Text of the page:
Get the Lowest Prices anywhere on Macs, iPads and Apple Watches: Apple Price Guides updated September 24th
 

 

Apple's next-gen 'A13' iPhone and iPad chipset will remain 7nm

Apple is likely to stick with 7-nanometer chip designs for 2019 iPhone and iPad processors, a report revealed on Friday.

Mockups of Apple's 2018 iPhones.

Mockups of Apple's 2018 iPhones.


Mass production of 5-nanometer chips won't start until the end of 2019 or early 2020, according to C.C. Wei, the CEO of Apple processor manufacturer TSMC, quoted by DigiTimes. "Risk" production will start in early 2019, but Apple would likely need mass production to begin by the summer for devices shipping that year.

Wei added that TSMC is expecting to invest $25 billion in 5-nanometer technology, but without offering a timeline.

Apple is commonly anticipated to be using 7-nanometer technology in this year's "A12" processor for upcoming iPhones. These include 5.8- and 6.5-inch OLED devices, and a 6.1-inch LCD product, all liable to be announced in the fall.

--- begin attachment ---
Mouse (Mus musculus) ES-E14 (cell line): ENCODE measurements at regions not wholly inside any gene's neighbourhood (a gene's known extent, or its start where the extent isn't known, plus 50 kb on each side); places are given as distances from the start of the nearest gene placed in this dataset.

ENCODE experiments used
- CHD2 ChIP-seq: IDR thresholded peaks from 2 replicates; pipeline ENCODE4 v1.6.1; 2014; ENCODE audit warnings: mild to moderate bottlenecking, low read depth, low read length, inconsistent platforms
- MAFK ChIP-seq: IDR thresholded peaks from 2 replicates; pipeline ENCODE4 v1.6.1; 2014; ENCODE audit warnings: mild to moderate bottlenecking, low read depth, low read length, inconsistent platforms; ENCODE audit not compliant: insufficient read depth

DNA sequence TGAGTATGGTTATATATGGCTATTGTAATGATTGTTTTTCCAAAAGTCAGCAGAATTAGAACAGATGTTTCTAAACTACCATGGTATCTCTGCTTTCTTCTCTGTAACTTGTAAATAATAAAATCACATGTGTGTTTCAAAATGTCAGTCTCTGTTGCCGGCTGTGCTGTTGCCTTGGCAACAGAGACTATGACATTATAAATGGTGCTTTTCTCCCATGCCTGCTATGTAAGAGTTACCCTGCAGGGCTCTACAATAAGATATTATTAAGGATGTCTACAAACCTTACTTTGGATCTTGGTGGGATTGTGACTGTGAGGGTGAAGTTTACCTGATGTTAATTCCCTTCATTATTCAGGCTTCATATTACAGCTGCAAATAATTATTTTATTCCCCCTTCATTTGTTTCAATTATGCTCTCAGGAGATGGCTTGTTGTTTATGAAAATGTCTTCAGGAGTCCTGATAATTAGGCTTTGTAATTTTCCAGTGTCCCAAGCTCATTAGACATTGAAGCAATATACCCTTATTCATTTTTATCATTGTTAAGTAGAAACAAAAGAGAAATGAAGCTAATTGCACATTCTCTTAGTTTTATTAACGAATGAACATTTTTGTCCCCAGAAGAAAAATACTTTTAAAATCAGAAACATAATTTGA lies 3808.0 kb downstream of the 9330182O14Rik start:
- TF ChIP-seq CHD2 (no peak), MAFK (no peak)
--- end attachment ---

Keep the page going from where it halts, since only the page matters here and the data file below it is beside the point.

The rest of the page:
Updated iPad Pros will presumably sport a faster "A12X" chip, if the company follows past trends. The tablets may additionally drop home buttons and switch to Face ID.

Shrinking die size allows more processing power to fit into the same space, while also often improving power efficiency. Apple is frequently concerned about both matters, but may be especially interested as it works on its rumored AR/VR headset, which could ship as soon as 2020. That device may use power-hungry technologies such as 8K and WiGig, and wearables must be as slim and lightweight as possible.